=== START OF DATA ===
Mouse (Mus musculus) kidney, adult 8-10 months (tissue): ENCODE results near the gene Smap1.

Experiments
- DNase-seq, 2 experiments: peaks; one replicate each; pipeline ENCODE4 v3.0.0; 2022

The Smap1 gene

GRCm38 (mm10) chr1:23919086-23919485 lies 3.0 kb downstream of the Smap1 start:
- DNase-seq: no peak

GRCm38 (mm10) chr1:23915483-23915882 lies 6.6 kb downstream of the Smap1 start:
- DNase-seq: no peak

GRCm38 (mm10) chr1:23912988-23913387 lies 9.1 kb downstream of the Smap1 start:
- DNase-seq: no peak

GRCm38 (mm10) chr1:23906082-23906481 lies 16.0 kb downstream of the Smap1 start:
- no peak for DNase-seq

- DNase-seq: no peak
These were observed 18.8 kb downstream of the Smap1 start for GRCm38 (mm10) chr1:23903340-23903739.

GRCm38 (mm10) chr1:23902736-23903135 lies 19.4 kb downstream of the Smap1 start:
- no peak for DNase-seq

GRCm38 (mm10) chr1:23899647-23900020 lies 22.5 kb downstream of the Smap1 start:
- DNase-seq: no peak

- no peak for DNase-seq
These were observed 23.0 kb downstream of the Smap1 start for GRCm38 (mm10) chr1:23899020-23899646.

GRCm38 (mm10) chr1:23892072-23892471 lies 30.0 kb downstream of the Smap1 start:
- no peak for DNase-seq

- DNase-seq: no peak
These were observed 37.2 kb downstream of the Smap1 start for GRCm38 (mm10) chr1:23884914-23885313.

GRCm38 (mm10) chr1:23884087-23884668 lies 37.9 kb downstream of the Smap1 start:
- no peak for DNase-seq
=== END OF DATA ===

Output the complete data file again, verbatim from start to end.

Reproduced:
Mouse (Mus musculus) kidney, adult 8-10 months (tissue): ENCODE results near the gene Smap1.

Experiments
- DNase-seq, 2 experiments: peaks; one replicate each; pipeline ENCODE4 v3.0.0; 2022

The Smap1 gene

GRCm38 (mm10) chr1:23919086-23919485 lies 3.0 kb downstream of the Smap1 start:
- DNase-seq: no peak

GRCm38 (mm10) chr1:23915483-23915882 lies 6.6 kb downstream of the Smap1 start:
- DNase-seq: no peak

GRCm38 (mm10) chr1:23912988-23913387 lies 9.1 kb downstream of the Smap1 start:
- DNase-seq: no peak

GRCm38 (mm10) chr1:23906082-23906481 lies 16.0 kb downstream of the Smap1 start:
- no peak for DNase-seq

- DNase-seq: no peak
These were observed 18.8 kb downstream of the Smap1 start for GRCm38 (mm10) chr1:23903340-23903739.

GRCm38 (mm10) chr1:23902736-23903135 lies 19.4 kb downstream of the Smap1 start:
- no peak for DNase-seq

GRCm38 (mm10) chr1:23899647-23900020 lies 22.5 kb downstream of the Smap1 start:
- DNase-seq: no peak

- no peak for DNase-seq
These were observed 23.0 kb downstream of the Smap1 start for GRCm38 (mm10) chr1:23899020-23899646.

GRCm38 (mm10) chr1:23892072-23892471 lies 30.0 kb downstream of the Smap1 start:
- no peak for DNase-seq

- DNase-seq: no peak
These were observed 37.2 kb downstream of the Smap1 start for GRCm38 (mm10) chr1:23884914-23885313.

GRCm38 (mm10) chr1:23884087-23884668 lies 37.9 kb downstream of the Smap1 start:
- no peak for DNase-seq